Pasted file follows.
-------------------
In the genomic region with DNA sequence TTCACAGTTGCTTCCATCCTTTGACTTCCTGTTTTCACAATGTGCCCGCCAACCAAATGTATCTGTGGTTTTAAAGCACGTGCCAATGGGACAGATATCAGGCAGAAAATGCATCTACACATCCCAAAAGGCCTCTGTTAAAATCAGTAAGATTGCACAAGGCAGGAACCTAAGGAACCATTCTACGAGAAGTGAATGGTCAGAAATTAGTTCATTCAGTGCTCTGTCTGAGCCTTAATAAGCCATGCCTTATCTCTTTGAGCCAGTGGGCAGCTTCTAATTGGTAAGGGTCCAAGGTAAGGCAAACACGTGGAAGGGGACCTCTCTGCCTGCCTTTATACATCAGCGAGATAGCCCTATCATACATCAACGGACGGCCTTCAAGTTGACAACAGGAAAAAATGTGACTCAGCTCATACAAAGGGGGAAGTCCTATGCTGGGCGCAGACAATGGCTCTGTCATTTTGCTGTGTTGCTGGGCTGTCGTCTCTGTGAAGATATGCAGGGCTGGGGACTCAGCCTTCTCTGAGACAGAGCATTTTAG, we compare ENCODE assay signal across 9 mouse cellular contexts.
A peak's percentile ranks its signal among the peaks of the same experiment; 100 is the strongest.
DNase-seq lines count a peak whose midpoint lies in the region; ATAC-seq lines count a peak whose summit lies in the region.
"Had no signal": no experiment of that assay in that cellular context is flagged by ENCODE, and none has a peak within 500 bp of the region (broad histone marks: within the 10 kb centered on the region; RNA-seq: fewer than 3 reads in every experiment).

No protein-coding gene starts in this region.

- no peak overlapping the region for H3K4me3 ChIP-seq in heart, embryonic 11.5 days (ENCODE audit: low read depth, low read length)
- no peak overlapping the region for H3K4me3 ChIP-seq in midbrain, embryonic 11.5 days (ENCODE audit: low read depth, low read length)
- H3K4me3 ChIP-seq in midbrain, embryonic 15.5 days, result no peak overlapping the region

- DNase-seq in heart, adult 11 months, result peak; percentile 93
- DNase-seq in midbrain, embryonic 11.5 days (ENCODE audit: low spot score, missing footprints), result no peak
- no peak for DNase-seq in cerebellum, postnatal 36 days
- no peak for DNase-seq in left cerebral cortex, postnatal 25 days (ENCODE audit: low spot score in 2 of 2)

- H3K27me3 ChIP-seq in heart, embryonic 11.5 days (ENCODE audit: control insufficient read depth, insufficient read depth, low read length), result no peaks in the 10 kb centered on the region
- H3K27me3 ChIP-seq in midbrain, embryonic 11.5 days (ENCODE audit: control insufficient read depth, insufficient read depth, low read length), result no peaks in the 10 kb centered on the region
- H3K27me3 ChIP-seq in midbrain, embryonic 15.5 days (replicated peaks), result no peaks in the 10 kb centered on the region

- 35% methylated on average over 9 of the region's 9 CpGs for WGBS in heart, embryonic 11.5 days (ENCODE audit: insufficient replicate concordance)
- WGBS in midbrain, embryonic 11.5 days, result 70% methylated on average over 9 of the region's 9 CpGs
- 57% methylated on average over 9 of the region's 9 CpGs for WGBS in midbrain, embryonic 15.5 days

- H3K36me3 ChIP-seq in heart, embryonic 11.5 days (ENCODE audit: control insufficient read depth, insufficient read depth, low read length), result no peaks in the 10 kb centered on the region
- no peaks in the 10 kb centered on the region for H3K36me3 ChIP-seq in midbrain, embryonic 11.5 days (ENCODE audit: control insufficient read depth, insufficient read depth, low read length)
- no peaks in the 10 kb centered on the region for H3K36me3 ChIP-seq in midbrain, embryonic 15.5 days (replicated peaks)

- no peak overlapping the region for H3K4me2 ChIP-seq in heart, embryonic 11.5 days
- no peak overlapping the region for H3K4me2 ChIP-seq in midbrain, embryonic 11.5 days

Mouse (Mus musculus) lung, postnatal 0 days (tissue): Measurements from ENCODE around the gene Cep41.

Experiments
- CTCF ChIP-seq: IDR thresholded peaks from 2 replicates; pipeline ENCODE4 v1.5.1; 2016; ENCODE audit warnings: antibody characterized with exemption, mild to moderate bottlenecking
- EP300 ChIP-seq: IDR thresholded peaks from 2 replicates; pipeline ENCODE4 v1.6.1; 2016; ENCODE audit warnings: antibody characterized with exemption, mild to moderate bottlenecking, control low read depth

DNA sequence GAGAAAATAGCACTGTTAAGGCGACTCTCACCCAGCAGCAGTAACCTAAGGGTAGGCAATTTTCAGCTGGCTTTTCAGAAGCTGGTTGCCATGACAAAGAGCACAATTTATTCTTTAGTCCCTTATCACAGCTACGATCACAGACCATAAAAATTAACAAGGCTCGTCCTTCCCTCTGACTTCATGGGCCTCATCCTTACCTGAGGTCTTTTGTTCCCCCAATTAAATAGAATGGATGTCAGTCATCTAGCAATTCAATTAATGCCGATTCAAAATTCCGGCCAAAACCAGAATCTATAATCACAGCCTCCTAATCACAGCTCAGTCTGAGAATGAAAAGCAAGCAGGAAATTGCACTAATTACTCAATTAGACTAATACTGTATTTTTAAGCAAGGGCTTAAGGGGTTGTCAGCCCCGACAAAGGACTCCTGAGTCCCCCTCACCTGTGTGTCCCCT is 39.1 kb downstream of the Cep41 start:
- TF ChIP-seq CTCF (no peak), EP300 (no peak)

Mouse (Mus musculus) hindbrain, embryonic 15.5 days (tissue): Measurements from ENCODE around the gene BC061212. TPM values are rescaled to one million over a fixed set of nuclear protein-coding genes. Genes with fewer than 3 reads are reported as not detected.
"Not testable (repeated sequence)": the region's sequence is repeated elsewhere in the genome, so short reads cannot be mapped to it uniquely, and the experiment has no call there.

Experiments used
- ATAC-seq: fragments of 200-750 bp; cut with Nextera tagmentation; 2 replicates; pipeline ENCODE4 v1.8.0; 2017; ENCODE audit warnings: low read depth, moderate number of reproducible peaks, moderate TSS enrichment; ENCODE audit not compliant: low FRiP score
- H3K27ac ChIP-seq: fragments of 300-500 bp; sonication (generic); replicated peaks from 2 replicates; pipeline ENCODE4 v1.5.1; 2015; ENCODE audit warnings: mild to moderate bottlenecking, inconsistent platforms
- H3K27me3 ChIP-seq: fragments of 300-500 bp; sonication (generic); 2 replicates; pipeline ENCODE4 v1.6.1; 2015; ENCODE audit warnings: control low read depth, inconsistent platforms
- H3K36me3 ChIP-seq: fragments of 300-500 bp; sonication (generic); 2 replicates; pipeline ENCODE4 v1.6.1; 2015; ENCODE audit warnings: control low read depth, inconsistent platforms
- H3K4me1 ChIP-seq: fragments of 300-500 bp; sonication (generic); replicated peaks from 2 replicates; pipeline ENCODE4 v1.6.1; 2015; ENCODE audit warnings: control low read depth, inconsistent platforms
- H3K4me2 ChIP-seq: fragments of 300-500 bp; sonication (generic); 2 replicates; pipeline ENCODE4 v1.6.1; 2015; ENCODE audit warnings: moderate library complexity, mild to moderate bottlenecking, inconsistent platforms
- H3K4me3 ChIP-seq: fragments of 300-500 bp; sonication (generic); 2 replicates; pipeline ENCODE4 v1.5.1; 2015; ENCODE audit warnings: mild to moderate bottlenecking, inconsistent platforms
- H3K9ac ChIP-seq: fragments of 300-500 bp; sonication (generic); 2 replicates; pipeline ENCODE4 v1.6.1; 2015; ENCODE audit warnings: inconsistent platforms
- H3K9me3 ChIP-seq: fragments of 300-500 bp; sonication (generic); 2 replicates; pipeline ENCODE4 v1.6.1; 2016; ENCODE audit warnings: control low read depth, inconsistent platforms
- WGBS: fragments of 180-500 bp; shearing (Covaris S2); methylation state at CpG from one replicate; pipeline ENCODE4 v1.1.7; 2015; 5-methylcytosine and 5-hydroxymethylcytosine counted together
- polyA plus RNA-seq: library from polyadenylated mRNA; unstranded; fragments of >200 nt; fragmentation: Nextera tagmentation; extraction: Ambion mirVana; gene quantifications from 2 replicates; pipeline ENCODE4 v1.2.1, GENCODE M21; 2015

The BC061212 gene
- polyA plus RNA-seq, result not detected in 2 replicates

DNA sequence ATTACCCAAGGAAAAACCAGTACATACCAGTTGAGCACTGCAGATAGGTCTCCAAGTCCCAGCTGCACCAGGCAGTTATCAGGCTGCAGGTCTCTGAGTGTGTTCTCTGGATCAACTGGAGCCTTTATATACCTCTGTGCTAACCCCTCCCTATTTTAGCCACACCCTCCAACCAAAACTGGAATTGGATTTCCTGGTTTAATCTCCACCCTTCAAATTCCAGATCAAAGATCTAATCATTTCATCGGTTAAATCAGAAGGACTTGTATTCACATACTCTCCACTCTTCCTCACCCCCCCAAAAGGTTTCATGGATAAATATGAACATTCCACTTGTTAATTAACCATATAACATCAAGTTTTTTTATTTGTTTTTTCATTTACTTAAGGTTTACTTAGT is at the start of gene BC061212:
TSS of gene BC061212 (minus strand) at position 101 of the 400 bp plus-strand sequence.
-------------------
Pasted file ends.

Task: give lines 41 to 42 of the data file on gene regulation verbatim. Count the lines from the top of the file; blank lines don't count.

- H3K9me3 ChIP-seq: fragments of 300-500 bp; sonication (generic); 2 replicates; pipeline ENCODE4 v1.6.1; 2016; ENCODE audit warnings: control low read depth, inconsistent platforms
- WGBS: fragments of 180-500 bp; shearing (Covaris S2); methylation state at CpG from one replicate; pipeline ENCODE4 v1.1.7; 2015; 5-methylcytosine and 5-hydroxymethylcytosine counted together